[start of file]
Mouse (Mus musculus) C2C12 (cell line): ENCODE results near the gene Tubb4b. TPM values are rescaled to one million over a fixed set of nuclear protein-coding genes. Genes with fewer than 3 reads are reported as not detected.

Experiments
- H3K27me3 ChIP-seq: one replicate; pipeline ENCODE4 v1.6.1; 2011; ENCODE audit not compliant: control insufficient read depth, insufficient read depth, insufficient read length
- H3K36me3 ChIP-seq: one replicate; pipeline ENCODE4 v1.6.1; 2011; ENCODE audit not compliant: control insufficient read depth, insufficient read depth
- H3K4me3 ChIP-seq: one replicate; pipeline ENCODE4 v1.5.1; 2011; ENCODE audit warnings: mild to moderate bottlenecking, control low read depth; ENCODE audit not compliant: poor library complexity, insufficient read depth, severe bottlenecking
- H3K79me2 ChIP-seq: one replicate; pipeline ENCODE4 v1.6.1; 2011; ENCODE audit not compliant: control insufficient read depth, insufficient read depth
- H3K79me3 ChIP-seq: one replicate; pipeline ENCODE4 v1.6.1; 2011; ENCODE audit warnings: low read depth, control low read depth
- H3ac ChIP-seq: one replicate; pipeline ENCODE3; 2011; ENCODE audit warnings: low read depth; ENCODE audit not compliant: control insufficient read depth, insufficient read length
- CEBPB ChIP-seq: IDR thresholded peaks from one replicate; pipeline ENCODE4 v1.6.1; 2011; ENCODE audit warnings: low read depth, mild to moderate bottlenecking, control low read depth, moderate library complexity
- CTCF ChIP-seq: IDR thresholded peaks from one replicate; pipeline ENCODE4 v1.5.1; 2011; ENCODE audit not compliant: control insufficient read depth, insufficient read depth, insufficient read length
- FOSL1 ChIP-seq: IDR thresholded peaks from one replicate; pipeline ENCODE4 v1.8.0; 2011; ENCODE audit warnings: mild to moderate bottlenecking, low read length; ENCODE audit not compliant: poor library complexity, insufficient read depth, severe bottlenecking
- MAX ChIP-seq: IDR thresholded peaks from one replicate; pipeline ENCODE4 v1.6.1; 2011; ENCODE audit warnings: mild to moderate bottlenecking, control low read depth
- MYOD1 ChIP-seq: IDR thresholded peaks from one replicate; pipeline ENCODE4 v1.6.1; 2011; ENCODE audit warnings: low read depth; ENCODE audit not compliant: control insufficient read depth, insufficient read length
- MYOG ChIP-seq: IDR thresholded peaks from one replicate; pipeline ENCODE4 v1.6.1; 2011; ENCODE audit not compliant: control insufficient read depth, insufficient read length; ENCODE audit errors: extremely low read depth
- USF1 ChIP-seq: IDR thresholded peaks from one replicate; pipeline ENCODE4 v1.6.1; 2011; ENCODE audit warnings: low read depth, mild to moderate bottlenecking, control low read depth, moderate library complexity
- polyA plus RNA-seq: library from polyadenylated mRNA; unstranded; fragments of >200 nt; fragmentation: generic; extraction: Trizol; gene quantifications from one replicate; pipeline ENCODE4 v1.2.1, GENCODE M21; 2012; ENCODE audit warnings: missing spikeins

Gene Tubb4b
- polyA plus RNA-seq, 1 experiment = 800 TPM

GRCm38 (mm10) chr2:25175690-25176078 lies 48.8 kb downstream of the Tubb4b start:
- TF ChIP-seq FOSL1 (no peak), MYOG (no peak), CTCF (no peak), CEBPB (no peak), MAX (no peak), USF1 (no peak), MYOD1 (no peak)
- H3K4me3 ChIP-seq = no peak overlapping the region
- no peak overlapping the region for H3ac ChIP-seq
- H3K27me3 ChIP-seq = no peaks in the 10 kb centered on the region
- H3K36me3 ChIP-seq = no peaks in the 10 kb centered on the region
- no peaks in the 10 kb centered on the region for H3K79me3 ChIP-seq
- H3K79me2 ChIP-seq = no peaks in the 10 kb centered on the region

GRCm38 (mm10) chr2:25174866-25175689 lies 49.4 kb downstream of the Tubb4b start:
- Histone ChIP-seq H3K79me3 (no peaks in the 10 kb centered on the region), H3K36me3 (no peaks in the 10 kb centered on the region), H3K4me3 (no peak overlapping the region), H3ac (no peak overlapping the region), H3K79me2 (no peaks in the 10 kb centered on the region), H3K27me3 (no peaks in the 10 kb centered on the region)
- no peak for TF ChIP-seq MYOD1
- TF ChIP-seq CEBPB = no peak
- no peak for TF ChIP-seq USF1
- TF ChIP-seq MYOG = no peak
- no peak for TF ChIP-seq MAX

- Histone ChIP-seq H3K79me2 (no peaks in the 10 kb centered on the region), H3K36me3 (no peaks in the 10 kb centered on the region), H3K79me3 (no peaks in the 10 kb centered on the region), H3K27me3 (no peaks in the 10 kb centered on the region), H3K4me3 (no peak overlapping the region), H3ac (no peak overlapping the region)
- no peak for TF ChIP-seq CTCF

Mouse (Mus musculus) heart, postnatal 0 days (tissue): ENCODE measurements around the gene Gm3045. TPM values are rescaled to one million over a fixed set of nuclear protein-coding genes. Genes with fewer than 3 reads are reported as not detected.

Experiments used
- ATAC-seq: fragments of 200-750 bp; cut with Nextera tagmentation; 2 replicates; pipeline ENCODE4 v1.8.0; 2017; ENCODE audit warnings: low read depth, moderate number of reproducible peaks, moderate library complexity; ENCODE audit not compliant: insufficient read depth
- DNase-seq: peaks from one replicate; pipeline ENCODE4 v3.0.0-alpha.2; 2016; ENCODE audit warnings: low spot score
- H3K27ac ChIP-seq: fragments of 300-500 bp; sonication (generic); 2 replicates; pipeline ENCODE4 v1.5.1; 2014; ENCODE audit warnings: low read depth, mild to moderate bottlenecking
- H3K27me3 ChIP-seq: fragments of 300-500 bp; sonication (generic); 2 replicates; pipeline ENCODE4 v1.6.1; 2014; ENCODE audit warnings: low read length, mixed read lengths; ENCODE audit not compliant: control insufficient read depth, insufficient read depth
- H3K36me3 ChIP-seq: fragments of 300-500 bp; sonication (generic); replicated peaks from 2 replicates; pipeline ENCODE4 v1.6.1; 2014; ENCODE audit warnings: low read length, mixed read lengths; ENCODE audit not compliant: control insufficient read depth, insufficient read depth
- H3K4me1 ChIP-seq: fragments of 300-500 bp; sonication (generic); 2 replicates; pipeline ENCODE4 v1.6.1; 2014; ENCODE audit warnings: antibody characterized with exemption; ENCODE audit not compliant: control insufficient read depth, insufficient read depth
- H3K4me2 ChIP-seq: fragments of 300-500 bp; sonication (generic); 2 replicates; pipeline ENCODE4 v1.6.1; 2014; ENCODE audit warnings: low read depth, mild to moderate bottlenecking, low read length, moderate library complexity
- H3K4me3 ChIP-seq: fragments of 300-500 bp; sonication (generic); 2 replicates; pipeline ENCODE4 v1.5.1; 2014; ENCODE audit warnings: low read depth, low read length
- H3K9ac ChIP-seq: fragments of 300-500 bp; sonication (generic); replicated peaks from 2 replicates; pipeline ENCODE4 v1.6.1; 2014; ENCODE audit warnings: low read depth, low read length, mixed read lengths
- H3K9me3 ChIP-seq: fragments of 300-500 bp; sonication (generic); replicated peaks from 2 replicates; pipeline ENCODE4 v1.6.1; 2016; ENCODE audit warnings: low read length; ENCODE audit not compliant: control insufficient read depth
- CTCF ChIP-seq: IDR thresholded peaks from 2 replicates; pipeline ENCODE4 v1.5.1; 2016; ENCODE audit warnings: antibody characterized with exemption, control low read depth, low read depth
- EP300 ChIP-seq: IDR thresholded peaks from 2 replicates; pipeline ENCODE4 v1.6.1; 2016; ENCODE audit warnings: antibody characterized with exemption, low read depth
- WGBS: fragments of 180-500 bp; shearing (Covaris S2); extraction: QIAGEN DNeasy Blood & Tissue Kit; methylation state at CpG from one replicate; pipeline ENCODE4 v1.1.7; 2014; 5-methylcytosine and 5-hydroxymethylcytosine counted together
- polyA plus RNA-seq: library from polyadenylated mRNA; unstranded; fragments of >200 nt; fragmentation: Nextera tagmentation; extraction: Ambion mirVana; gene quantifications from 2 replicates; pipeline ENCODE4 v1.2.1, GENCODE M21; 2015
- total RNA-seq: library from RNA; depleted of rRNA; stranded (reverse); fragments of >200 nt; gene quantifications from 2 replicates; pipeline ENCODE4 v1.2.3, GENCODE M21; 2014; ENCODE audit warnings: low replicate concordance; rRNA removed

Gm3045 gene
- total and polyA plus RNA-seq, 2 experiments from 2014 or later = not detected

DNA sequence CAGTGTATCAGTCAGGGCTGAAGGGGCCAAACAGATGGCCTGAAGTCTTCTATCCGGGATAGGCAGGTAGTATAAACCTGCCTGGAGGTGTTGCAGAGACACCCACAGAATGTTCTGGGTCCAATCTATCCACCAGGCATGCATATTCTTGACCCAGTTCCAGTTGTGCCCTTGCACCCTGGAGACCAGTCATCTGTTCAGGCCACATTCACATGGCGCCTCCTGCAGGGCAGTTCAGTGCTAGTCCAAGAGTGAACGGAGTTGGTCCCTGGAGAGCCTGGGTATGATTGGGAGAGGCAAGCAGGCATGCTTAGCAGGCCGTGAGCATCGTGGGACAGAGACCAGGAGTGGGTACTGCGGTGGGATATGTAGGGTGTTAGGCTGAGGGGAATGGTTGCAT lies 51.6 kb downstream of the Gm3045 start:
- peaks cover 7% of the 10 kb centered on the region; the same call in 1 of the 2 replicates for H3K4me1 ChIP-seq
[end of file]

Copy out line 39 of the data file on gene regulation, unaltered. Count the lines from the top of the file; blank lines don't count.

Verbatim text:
- DNase-seq: peaks from one replicate; pipeline ENCODE4 v3.0.0-alpha.2; 2016; ENCODE audit warnings: low spot score